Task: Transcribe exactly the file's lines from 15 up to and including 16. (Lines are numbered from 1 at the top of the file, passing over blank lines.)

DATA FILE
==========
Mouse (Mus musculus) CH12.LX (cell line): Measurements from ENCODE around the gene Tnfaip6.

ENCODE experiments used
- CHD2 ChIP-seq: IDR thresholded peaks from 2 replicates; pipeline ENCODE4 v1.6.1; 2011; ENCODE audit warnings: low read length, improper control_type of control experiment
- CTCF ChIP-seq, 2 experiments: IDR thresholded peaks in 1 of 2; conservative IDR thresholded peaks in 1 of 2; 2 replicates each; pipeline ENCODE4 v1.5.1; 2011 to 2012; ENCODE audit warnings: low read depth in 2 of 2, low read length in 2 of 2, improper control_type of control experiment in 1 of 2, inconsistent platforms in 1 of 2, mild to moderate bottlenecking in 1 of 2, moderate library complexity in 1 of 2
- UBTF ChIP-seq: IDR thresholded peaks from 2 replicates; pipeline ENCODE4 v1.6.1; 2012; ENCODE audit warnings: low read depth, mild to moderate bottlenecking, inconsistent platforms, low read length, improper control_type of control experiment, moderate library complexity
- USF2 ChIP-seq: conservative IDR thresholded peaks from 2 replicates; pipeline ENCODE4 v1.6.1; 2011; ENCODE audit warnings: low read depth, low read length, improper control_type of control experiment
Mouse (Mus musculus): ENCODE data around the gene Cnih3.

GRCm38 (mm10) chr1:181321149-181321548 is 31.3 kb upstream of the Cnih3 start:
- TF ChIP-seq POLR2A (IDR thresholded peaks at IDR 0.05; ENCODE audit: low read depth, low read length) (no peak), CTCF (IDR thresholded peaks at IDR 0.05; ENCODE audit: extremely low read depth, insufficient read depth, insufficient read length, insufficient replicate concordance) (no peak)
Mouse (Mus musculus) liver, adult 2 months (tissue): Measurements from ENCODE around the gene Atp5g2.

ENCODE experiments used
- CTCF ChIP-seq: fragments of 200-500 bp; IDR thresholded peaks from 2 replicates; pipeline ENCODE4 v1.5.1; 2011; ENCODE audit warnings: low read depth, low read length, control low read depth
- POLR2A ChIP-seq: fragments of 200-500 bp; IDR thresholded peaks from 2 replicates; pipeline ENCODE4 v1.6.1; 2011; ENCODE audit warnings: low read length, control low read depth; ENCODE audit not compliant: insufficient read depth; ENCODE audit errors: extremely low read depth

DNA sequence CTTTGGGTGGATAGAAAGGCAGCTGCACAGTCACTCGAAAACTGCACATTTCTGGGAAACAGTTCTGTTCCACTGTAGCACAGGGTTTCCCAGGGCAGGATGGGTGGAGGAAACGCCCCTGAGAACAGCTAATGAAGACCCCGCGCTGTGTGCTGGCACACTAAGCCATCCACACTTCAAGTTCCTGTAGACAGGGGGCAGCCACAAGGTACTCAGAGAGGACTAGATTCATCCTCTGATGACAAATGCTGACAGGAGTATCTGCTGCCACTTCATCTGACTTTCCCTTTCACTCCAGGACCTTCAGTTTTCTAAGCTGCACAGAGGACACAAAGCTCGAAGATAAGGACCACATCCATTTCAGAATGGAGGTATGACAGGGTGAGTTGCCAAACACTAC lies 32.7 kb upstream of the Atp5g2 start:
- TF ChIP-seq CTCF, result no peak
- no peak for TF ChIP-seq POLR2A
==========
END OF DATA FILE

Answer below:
- TF ChIP-seq CTCF, result no peak
- no peak for TF ChIP-seq POLR2A